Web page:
Thursday, December 26, 2013

Making It Out Alive: The Year in Survival Stories

"There are two ways you can live in Sydney. You can be very rich or have nothing at all. I choose to have nothing at all."
~Jozef Imrich 

These things are relative, of course: Like politics, all misery is local. Still, I think it’s fair to say that 2013 hasn’t been all that awful, as calendar years go—certainly not in comparison to recent contenders such as 2001 or 2008. And by the standards of 1944 or 1932 or 1916, 2013 has been a yummy butterscotch sundae, topped with whipped cream made from unicorn’s milk and sugary angel-dandruff sprinkles. 
So here’s my question: Why has the awards-season film schedule been so heavy with brutal survival stories? If it’s not man and woman against the elements, it’s man and woman against evil economic system, or man against sinking boat, or woman against physics. True, Oscar-bait is almost always about a triumph of the human spirit, but not usually quite so nakedly about the human spirit’s sheer will to live. Not that this year’s films are unique: earlier examples of the genre include The Piano, 127 Hours, The Life of Pi, and any number of disease- or affliction-related films. Going further back, Deliverance comes to mind, not to mention every zombie and slasher movie ever made. Coldest Stories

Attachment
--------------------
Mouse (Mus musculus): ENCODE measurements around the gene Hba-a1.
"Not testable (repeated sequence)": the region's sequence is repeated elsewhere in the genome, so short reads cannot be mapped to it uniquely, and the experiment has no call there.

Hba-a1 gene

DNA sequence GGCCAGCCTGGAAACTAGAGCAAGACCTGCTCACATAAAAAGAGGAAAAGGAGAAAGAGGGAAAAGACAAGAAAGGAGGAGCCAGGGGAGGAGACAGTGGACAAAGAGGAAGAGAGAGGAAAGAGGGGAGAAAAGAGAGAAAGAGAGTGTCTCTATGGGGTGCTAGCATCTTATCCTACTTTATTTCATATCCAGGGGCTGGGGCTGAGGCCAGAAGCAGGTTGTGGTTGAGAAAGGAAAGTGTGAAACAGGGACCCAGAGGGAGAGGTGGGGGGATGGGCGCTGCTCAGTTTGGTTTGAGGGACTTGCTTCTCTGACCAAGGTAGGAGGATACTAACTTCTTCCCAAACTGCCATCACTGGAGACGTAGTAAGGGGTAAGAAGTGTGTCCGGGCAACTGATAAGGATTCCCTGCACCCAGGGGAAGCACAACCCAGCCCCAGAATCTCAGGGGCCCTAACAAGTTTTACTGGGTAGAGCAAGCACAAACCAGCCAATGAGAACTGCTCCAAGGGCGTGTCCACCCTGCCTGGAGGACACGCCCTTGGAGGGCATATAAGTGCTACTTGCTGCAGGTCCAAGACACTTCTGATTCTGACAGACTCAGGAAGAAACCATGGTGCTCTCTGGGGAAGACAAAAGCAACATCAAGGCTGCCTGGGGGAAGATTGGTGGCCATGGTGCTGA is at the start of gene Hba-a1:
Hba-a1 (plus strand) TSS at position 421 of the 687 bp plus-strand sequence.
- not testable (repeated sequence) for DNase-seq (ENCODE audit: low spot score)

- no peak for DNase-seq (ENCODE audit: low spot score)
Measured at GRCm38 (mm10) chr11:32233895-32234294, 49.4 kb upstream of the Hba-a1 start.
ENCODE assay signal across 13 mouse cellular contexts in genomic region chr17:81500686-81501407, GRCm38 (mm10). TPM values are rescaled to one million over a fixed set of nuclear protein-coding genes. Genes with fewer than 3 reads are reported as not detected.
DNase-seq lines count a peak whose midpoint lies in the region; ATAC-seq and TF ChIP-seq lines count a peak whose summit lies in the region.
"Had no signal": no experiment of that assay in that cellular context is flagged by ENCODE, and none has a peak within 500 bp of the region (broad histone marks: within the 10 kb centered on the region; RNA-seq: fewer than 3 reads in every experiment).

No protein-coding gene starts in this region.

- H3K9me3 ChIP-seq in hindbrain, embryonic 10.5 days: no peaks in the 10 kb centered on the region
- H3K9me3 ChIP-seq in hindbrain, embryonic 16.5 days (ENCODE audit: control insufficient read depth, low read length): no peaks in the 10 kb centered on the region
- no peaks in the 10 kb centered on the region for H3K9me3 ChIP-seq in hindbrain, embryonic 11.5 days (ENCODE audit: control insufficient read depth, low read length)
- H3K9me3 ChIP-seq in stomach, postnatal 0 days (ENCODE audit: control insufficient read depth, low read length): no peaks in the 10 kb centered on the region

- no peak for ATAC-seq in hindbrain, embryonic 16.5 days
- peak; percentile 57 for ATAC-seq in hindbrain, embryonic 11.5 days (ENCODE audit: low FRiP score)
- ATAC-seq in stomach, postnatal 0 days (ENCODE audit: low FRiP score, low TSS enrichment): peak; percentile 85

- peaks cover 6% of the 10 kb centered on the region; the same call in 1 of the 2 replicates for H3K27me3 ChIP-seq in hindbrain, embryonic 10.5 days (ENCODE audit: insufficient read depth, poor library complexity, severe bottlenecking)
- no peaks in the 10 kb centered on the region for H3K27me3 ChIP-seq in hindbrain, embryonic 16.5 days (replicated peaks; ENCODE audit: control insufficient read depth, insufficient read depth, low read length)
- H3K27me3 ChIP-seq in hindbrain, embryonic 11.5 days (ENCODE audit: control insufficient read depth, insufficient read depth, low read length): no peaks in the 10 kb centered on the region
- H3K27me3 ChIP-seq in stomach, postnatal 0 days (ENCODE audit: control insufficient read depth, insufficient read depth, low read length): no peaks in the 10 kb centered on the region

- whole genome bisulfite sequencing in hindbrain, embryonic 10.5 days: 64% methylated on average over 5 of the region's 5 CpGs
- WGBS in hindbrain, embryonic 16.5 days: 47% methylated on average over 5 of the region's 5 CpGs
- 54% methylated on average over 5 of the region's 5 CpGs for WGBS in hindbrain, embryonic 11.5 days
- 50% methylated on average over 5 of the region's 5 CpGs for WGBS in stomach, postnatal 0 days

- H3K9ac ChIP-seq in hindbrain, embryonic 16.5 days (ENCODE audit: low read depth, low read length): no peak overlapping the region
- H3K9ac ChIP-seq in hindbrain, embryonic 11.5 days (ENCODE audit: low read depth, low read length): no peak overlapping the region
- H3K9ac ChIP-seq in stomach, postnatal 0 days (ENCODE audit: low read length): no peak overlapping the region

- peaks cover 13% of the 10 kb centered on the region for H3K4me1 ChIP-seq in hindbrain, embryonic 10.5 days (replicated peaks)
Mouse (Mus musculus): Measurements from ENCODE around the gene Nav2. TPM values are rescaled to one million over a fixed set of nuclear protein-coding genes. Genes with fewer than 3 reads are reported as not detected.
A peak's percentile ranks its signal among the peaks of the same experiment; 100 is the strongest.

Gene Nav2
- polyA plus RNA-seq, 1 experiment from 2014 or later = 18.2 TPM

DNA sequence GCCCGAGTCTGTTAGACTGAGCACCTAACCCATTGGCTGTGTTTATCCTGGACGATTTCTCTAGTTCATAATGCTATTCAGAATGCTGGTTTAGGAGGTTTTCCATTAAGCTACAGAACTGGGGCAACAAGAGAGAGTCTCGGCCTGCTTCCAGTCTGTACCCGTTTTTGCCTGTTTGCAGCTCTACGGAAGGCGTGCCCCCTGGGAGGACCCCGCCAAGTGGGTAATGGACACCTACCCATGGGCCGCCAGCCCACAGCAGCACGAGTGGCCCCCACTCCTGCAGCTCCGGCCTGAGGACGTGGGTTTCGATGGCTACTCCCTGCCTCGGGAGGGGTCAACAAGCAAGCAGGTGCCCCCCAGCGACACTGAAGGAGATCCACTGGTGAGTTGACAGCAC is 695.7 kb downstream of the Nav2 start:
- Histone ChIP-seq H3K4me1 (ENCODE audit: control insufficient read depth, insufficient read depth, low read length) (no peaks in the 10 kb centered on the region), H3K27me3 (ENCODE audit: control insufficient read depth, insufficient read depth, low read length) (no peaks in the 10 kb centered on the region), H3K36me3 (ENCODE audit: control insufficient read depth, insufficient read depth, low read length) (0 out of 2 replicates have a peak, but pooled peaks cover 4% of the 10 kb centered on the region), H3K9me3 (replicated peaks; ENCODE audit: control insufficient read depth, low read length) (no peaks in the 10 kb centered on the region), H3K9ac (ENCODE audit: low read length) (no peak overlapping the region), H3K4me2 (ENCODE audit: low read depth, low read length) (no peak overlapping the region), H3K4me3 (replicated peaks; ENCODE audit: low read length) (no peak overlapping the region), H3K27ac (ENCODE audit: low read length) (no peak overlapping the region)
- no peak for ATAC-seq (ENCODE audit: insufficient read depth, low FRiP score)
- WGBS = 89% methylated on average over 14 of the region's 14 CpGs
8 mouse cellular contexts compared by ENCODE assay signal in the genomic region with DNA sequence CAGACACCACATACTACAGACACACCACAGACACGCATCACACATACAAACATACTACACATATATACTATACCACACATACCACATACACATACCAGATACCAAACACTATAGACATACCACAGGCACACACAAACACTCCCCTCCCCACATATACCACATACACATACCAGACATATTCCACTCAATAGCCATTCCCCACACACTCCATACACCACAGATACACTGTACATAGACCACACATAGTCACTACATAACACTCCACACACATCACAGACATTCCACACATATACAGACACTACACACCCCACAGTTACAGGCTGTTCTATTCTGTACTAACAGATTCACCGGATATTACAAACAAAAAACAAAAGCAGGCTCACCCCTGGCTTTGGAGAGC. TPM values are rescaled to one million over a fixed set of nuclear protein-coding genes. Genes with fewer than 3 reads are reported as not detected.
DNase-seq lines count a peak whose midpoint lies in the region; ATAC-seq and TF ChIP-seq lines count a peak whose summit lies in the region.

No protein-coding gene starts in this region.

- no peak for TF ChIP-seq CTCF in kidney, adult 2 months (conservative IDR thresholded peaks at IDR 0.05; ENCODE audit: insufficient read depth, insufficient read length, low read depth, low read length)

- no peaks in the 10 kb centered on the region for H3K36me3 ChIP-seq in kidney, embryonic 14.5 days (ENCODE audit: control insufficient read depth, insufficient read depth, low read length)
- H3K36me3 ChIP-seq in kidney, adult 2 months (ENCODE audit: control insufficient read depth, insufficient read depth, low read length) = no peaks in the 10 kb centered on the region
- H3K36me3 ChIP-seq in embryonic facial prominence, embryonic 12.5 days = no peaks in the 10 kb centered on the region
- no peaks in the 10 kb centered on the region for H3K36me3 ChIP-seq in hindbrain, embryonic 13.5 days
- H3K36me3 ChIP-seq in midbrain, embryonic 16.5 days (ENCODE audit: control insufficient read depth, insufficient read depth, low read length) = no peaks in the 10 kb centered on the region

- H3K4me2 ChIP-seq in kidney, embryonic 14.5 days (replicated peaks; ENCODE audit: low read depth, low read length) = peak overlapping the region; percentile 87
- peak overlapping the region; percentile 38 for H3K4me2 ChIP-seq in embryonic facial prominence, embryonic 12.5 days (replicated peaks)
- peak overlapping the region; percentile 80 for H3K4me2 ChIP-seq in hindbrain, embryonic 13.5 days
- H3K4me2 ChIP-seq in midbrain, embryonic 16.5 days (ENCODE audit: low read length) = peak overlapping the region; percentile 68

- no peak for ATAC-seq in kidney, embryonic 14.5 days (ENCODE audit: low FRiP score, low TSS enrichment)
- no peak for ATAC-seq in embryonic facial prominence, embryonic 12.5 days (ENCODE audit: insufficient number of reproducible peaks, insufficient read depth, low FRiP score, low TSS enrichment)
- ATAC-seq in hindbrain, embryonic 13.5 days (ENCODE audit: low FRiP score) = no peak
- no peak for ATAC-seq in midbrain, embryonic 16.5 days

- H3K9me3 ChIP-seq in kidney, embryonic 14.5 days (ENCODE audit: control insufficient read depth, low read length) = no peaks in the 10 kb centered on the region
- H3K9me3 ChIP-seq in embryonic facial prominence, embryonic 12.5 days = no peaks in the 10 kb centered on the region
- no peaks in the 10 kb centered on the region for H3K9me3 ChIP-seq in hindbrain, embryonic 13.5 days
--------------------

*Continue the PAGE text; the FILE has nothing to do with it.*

Media Dragons are titillated by the Vanity Fair story speculating that Ronan Farrow, son of Mia, is Frank Sinatra's son rather than Woody Allen's? However, as someone who escaped across the Churchill's Curtain on the symbolic day of the charter of 77 dragons thought the most delicious item in that story was that Mia Farrow attended a dinner party at which Philip Roth and Vaclav Havel were guests, and then had affairs with both.